Jacksonville vet specializes in cancer treatment

Only 20 to 30 percent of her patients are cured, but owners find the cost, which can be in the thousands, well worth it.

Published June 25, 2006

JACKSONVILLE - It took Dax Tracy less than a week to go from cautious optimism to hopeless despair. Tracy's golden retriever and best friend, Cheeseburger, was fighting cancer - and beating it - only four days ago.

"Nothing's going to happen (to Cheeseburger) on my watch," the Navy pilot said with a soldier's resolve.

But in the end those fighting words were felled by a devastating reality. What began as a story of hope - a dog on the path to beating lymphoma - unraveled.

After months of chemotherapy and radiation therapy - and at least $13,000 in medical expenses - the 3?-year-old sandy-haired dog, which had comforted Tracy as he battled his own cancer two years ago, ran out of options.

Cancer is the No. 1 killer of animals older than 10 years old, said Tracy LaDue, the veterinary oncologist who treated Cheeseburger. Only 20 to 30 percent of her four-legged patients are cured of cancer. The doctor, who has specialized in treating cancer in animals for about a decade, opened the Jacksonville practice in 2004. It is one of only a handful of dedicated practices in the Southeast.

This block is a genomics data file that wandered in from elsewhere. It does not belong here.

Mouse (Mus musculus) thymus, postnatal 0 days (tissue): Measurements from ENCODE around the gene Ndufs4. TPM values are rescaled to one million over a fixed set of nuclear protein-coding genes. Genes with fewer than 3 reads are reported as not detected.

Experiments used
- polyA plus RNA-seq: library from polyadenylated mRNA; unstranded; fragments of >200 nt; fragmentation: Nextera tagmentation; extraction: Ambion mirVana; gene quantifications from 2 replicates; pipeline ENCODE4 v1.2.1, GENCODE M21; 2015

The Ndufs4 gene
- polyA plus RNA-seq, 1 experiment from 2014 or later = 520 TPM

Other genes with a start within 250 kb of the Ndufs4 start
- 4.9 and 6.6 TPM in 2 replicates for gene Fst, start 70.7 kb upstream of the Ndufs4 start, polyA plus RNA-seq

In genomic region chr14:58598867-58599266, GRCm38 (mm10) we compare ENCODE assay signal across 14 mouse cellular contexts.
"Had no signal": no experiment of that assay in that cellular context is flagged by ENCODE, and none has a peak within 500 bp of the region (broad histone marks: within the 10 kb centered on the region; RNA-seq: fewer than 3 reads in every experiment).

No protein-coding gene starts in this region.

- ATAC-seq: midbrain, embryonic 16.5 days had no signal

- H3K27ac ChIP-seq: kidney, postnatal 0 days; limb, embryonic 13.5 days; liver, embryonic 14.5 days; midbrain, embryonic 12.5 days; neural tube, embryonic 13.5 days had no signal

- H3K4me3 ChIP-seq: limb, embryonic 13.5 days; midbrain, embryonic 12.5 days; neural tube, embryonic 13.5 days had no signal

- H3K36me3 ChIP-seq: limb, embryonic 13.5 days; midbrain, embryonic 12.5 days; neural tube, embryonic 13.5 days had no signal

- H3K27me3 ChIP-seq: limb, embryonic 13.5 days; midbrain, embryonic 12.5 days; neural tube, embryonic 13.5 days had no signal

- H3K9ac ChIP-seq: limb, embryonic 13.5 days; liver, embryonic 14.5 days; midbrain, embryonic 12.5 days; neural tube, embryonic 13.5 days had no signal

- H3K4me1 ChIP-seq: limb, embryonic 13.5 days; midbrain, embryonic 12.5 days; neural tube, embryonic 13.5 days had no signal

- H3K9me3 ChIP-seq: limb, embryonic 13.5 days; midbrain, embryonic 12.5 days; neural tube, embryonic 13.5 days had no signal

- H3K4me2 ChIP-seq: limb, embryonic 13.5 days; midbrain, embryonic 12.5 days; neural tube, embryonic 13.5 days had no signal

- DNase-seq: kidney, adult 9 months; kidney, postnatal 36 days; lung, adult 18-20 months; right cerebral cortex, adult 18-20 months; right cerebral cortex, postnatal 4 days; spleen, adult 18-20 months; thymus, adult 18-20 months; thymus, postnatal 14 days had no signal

For LaDue and her employees at Orange Park's Southeast Veterinary Oncology, coming to work can be an emotional roller coaster.

Recently, one weeping employee was wrapped around Cheeseburger. It wasn't clear who was comforting whom.

"It is tough to deal with the death and dying every day." LaDue said. "However, we find our peace in the knowledge that our primary goal is (improving) quality of life."

Unlike general vets, who perform a variety of procedures including dental treatments and surgical work, LaDue focuses exclusively on cancer therapy. A general vet is like a family physician for animals, while LaDue would be considered a specialist.

Southeast Veterinary offers high-tech cancer treatments including cryotherapy, which involves killing cancerous cells by freezing tumors, and immunotherapy, which involves stimulating the immune system to fight cancer cells.

The six-employee practice treated nearly 220 pets last year. Before the practice opened, pet owners had to travel as far as Gainesville or Tampa for such specialized care.

"People who don't have human children now are having four-legged children," LaDue said. And they give their pets the same care and love they would give their children, she said.

The high-tech care doesn't come cheap. A typical chemotherapy treatment costs about $2,000 to $3,000 for a midsized animal, while radiation therapy can cost up to $5,000, including boarding.

Southeast Veterinary's specialized care is good for pet owners - at least those who can afford it, said Ron Hansen a Jacksonville vet.

"If you can afford to spend the $2,000 it takes to CT scan your dog, you can find a lot of stuff out," he said. "I won't say everyone can afford that, but for the people who can, it would be a very nice way to diagnose your dog."

The high prices don't seem to deter LaDue's patients. To meet surging demand, the oncologist is doubling capacity by investing nearly $3-million in a 6,000-square-foot building that is slated to open next year. The new location will have northeast Florida's only linear accelerator dedicated to treating animals. The device is used to focus radiation on a tumor and kill cancer cells.